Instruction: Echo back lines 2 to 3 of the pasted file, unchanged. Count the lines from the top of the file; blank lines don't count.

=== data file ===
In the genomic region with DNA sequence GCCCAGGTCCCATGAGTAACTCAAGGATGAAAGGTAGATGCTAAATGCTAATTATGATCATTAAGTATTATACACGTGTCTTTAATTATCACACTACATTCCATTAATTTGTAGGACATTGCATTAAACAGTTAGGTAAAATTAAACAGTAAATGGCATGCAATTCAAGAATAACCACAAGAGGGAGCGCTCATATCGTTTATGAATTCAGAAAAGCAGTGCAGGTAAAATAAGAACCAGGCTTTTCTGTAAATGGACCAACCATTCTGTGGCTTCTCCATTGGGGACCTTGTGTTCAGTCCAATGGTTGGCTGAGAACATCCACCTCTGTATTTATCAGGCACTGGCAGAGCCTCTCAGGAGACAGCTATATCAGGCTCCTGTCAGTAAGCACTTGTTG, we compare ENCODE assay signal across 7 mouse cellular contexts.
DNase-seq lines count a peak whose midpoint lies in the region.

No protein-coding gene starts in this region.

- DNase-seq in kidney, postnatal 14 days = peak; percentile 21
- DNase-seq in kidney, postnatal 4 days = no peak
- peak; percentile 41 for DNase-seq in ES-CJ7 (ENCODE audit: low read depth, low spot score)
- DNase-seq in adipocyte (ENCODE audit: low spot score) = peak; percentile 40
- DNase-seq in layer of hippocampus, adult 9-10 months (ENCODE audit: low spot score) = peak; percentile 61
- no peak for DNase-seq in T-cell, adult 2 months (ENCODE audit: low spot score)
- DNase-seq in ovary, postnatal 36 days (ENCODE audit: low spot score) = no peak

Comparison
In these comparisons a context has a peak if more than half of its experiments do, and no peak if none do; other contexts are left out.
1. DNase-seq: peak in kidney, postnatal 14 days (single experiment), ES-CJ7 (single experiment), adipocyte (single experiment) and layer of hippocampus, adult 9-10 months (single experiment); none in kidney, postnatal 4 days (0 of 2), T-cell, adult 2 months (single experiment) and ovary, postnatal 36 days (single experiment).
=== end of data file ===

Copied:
DNase-seq lines count a peak whose midpoint lies in the region.

No protein-coding gene starts in this region.